Conservations have alleged Walter Palmer, who provoked global outrage last July for killing the country’s most beloved lion, broke a law when he and his hunting guide baited the animal outside a protected area. But according to Reuters, he won’t be prosecuted in the country.
Zimbabwe’s Environment Minister, Oppah Muchinguri-Kashiri, said on Monday that Palmer could not be charged in the country because his hunting papers were legally obtained.
“We approached the police and then the prosecutor general, and it turned out that Palmer came to Zimbabwe because all the papers were in order,” Muchinguri-Kashiri told reporters. He also said that Palmer would be allowed to enter Zimbabwe as a tourist, but “not for hunting.”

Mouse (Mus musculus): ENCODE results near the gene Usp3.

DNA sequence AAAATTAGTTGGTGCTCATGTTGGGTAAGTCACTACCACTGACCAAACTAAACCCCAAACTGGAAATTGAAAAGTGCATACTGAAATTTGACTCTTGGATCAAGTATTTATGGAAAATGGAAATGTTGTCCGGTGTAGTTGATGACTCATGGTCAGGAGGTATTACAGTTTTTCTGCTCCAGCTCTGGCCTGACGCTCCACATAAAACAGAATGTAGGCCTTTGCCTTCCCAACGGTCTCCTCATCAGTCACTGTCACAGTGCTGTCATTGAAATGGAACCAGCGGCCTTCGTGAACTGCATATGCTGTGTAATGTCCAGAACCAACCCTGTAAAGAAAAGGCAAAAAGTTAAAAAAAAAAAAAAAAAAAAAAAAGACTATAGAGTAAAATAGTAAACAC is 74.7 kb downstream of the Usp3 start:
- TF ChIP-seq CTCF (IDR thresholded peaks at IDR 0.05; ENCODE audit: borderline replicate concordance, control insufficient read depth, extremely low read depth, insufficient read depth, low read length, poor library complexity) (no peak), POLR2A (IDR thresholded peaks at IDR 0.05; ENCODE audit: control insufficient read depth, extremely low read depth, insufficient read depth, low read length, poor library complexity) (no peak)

Like the other 600-plus foreign hunters who export the carcasses of lions out of Africa every year, Palmer is free to return to his Minnesota practice and the throng of protestors that camp outside it.
Meanwhile in Zimbabwe, two men who did not kill an African lion named Cecil were arrested for his death in July. Professional hunter Theo Bronchorst and landowner Honest Trymore Ndlovu, both Zimbabweans, were charged with allowing “a person who is not ordinarily resident in Zimbabwe to hunt the said animal which was not on the hunting quota.”